Medical Device Innovation Alumnus Hired Thanks to Connections Made Through the Program | Technological Leadership Institute
“My transition into the workforce from TLI was pretty direct.”
Oscar Brooks was hired at Worrell Design, a Minneapolis-based product development company, after graduating from the University of Minnesota Technological Leadership Institute in August 2015.
He landed the job through his capstone project for the Master of Science in Medical Device Innovation (MDI) degree program.
“For my MDI capstone project, I was an intern at Medtronic. They hired Worrell to do work for them, so I met some key people there,” Brooks explains.
As a research analyst at Worrell, Brooks creates insights for his clients based on research to identify the need for and marketing of new healthcare products. He is originally from Plymouth, Minn., but pursued a bachelor’s degree in engineering from Stanford University with a product design focus. After graduating, he worked for nearly a decade in California for three med tech startups while also doing consulting on the side.
“I was looking for a change and thought going back to school could give me an advantage.”.
Brooks considered a few different business schools, but after reading the program description for TLI’s M.S. in Medical Device Innovation, Brooks thought it seemed like a better fit.
“MDI made sense because you’re able to learn business through a specific lens of medical technology,” he explains. “You can focus on what you want to learn, so it’s more efficient and applicable to your field. You get the business experience tailored to the medical industry. The elective component of the program also allows you to narrow in on what specifically you want to get out of it.”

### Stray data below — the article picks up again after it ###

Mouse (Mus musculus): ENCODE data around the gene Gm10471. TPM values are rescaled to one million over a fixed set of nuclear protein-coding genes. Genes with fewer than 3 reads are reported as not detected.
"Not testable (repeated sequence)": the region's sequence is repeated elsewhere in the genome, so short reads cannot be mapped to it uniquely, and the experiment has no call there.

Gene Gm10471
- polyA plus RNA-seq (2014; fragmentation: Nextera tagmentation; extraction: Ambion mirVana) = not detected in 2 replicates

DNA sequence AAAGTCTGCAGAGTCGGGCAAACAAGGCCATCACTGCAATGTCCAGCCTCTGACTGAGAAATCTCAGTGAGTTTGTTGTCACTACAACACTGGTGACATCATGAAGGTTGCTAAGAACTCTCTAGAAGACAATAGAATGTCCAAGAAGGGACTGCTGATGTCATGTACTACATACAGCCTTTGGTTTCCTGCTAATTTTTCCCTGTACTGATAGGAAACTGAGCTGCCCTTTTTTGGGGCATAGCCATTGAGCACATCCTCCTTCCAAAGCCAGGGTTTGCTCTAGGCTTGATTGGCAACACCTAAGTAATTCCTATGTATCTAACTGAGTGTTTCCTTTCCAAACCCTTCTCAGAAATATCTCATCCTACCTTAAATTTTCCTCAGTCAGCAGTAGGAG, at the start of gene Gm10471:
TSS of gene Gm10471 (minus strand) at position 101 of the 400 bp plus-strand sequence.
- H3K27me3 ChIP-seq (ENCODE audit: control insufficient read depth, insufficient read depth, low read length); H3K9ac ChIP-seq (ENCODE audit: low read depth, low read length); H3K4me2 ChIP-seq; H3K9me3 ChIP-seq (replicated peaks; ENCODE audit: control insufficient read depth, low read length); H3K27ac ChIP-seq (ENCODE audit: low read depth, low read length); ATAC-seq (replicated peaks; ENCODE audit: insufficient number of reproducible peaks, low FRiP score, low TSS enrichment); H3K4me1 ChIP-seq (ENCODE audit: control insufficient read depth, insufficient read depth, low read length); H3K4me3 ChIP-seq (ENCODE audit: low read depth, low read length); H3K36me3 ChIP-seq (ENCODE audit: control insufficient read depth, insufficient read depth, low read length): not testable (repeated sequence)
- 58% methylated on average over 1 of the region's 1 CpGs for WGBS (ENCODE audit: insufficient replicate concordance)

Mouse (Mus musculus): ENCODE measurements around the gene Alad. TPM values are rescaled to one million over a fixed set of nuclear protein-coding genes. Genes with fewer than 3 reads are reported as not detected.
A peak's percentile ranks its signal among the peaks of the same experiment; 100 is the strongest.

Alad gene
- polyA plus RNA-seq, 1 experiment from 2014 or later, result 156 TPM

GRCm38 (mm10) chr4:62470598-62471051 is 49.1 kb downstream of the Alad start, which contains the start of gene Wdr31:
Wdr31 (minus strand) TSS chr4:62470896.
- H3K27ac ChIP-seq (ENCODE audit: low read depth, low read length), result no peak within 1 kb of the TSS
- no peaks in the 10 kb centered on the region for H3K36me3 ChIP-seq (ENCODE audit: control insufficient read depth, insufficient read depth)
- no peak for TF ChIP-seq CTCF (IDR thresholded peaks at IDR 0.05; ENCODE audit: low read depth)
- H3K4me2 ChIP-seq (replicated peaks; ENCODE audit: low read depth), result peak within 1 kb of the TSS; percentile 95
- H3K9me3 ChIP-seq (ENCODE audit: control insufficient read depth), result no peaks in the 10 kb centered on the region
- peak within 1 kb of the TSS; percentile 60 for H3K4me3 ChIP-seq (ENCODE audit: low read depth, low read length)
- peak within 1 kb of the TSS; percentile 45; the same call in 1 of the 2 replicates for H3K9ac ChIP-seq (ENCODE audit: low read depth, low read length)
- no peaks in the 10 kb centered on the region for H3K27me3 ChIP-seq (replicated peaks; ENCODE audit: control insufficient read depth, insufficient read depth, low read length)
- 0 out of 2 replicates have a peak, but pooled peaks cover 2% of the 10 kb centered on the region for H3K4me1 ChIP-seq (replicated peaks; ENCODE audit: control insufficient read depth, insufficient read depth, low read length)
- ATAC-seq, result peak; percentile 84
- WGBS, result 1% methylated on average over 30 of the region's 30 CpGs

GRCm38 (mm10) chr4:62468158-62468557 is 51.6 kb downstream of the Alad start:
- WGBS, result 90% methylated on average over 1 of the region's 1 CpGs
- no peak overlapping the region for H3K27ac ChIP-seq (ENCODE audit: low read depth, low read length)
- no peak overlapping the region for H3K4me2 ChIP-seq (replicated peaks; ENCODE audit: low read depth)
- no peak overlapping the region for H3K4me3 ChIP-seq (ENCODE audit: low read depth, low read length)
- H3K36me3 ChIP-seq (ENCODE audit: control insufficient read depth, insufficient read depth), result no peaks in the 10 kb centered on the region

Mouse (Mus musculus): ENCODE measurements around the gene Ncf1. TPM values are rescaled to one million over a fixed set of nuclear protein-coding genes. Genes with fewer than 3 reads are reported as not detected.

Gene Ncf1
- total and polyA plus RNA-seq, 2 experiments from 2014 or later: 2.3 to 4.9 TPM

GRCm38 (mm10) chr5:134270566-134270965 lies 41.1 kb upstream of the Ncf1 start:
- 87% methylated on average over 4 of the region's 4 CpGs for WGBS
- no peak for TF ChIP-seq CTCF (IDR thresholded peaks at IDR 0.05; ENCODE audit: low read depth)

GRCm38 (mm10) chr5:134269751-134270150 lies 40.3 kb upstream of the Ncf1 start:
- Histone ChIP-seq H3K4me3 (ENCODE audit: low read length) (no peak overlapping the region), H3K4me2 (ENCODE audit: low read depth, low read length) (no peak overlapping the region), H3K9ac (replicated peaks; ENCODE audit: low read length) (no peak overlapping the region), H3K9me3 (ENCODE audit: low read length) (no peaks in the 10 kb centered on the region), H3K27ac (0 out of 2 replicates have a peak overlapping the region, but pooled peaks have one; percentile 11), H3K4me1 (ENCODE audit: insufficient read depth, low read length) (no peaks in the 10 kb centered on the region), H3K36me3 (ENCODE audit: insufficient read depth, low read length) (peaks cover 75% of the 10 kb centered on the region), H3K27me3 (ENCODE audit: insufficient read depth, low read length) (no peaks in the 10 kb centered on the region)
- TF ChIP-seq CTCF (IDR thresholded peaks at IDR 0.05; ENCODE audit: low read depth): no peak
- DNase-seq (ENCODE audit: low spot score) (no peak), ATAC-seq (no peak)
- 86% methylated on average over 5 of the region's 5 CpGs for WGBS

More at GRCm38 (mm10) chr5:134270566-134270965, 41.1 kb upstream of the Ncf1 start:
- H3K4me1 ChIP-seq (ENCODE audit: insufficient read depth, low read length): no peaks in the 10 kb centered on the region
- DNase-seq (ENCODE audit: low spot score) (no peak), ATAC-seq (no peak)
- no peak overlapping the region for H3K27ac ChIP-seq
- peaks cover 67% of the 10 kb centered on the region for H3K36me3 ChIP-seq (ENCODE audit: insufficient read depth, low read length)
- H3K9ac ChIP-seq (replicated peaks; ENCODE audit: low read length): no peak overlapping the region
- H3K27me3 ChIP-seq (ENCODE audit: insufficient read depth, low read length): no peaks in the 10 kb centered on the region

Brooks says the format and 14-month length of the MDI program was especially beneficial for him.
“The timeline was crucial. I wasn’t working while in the program, which is an anomaly, so every day, week and month was an opportunity cost for me.”
The MDI curriculum covers a wide variety of topics which Brooks says gave him a bigger picture of the industry as a whole.
“The amount of content we were able to learn in the short amount of time was surprising. It was fast-paced, but because the program was so efficient, I was able to learn a lot without losing any information. MDI gave me exposure to all aspects of medical technology and devices, and provided me with more in-depth knowledge of everything from quality to regulatory. It allowed me to dip my toes in and see what best matches me.”
That exposure was enhanced by the fact that attending TLI meant Brooks was studying in a state home to more than half of the approximately 14,000 global medical device companies in the world.
“I moved to Minnesota and started from a blank slate, so I enjoyed meeting influential people in the medical device industry. I also liked that the program brought in guest speakers, and the advisors for my capstone helped beyond just classroom learning.”
It was the connections Brooks made through the Technological Leadership Institute that helped secure his current job, and he hopes his degree will also take him to the next phase of his career.
“I’m entrepreneurial focused, so with a few more years of experience, I hope I can start my own company,” he says.
Visit the Alumni page to learn more about the impact Technological Leadership Institute graduates are making in tech-intensive companies across the globe.
MDI made sense because you’re able to learn business through a specific lens of medical technology. You get the business experience tailored to the medical industry.